You and your future spouse have agreed to get a prenuptial agreement. Good for you! Gone are the days when prenups were solely the province of the rich and famous. Everyone, regardless of age, income and wealth, can benefit from detailing how assets and debts will be divided should the marriage end.

It's essential for both parties to have their own attorney involved in the drafting or at least the review of the prenup to help ensure that their interests are protected. Your attorney will help make sure you've covered everything that should be spelled out in the prenup for your unique situation.

Address Debts as Well as Assets

It's important for both prospective spouses to list their debts going into the marriage. If you don't, and/or fail to keep these debts separate during the marriage, you could end up being responsible for your spouse's college loans or credit card bills that he or she had when you married.

Protect Your Business

If you own your own business or are a part owner or investor in your family's business, you'll likely want to specify that it belongs to you. You'll also probably want to designate that your share of any increase in the business's value during the marriage is yours unless your spouse becomes involved in the business.

Appraise and List Separate Property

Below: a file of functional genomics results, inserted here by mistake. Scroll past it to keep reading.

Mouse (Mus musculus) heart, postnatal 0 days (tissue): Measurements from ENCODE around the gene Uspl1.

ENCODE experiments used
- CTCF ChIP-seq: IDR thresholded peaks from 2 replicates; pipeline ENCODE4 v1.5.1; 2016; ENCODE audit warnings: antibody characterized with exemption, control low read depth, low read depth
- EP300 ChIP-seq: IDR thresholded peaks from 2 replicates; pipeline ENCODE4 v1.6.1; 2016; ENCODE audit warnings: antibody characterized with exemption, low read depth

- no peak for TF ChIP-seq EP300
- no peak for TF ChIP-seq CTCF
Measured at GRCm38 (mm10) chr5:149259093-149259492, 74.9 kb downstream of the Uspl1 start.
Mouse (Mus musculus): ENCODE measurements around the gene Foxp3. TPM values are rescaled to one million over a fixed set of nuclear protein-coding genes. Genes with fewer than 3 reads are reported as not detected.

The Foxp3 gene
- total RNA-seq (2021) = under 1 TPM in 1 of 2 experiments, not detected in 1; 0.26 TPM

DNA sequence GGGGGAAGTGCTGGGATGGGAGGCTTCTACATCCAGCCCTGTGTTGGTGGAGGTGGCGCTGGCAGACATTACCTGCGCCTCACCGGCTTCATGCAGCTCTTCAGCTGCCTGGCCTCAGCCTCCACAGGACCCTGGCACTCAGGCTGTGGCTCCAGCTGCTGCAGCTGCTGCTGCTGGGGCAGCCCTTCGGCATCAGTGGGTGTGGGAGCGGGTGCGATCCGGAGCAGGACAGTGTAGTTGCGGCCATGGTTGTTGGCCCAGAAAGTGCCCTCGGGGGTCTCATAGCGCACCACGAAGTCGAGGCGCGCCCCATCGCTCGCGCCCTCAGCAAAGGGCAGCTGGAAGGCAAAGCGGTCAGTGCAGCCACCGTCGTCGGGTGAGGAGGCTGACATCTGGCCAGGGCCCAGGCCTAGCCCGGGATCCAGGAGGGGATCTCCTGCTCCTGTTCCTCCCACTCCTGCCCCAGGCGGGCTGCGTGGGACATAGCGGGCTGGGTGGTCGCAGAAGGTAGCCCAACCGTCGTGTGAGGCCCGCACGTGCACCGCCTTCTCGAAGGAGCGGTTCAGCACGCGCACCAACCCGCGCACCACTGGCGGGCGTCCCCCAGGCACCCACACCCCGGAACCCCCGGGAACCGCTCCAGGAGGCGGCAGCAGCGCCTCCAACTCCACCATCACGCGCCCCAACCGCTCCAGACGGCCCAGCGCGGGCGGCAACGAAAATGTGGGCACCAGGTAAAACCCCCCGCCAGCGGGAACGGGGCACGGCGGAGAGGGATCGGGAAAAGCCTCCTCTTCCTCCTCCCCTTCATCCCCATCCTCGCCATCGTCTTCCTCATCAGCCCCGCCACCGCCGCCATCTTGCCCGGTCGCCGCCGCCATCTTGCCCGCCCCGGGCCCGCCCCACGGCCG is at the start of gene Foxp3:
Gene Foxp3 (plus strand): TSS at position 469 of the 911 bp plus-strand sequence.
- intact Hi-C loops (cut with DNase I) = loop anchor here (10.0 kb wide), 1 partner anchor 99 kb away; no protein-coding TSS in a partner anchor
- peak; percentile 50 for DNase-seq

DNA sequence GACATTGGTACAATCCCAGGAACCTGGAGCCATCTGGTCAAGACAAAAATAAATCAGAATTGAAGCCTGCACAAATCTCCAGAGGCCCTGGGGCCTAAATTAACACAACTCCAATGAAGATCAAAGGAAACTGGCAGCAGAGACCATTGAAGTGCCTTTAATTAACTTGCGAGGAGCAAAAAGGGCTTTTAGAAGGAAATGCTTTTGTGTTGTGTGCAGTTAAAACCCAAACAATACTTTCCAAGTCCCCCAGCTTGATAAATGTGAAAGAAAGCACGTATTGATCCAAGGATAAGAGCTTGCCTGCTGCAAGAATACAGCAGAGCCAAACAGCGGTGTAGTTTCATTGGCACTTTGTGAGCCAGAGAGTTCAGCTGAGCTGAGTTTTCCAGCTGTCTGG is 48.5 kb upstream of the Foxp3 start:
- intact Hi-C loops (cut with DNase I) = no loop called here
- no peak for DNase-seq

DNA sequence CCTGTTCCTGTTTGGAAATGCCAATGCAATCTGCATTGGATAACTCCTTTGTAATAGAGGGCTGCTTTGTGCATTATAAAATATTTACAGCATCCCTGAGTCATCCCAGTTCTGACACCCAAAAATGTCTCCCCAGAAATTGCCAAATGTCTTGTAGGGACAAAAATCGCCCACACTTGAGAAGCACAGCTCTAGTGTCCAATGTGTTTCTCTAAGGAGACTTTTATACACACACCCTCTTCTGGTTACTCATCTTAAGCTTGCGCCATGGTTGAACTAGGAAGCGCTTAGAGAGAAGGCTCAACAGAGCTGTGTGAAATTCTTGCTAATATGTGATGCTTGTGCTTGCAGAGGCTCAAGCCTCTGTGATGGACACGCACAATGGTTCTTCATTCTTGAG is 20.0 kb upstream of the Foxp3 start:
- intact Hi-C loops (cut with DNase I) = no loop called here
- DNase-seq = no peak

Property that you bring into the marriage is your separate property. You should list anything of value in your prenup. That includes homes, artwork and jewelry -- including your engagement ring. This is considered a gift, and is yours. Even though most women have no interest in wearing their engagement ring after a marriage ends, it's likely still worth a good deal of money. It's best to have that and other items of value appraised before finalizing your prenup.

Don't Forget Your Pets

Couples often end up fighting over their fur children when they break up. If you're bringing a pet into the marriage, you should stipulate that you will get the animal in a divorce (or that you'll be sharing custody, if that's the case.). It's also good to stipulate custody arrangements for other animals adopted during the marriage.

None of these things are particularly romantic to discuss as you prepare to wed. However, the drafting of a prenup gives couples the chance to discuss their individual financial status and goals before they tie the knot. Since money issues are a major cause of marital strife and divorce, the discussions around a prenup can actually prevent conflicts in your marriage. A prenup can also save considerable money and time just in case you don't live happily ever after.

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